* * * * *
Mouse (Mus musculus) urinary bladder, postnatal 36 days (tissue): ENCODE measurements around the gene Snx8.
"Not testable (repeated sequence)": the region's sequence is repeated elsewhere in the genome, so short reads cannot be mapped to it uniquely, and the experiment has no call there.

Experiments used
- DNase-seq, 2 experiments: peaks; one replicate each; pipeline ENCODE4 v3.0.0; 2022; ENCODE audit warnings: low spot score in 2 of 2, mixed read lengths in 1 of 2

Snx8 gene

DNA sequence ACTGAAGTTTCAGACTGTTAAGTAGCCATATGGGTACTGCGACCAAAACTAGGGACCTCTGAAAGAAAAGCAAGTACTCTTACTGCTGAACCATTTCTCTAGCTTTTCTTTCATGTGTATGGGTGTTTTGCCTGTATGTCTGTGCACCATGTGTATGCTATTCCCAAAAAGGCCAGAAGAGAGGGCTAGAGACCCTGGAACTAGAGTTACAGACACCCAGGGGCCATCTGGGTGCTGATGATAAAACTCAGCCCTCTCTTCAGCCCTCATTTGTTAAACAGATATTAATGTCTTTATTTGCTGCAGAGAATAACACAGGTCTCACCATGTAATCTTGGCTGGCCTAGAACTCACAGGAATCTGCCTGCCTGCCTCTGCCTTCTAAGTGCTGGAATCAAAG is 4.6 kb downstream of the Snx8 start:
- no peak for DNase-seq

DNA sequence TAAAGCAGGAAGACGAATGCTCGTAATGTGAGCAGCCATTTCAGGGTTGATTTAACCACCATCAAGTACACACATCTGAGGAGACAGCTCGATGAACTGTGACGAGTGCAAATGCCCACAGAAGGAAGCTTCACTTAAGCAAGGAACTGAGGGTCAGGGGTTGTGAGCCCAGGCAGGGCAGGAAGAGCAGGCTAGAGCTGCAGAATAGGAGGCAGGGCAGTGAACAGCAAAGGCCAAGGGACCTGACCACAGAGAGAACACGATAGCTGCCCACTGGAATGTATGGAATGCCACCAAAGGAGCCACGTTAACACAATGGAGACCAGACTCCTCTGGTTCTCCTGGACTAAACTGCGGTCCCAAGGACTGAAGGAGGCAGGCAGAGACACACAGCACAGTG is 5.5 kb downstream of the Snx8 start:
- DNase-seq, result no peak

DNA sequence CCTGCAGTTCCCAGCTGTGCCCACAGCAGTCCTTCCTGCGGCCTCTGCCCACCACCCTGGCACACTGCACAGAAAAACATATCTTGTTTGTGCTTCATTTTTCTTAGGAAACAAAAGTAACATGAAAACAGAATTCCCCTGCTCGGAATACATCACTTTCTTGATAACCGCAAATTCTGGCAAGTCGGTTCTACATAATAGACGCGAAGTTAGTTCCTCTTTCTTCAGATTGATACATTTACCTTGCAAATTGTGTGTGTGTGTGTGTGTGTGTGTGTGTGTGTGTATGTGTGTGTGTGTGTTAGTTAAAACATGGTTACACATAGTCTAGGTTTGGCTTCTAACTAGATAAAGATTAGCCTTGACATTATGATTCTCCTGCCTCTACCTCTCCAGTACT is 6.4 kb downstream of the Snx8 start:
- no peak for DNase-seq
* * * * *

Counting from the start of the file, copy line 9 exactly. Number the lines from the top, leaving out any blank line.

- DNase-seq, result no peak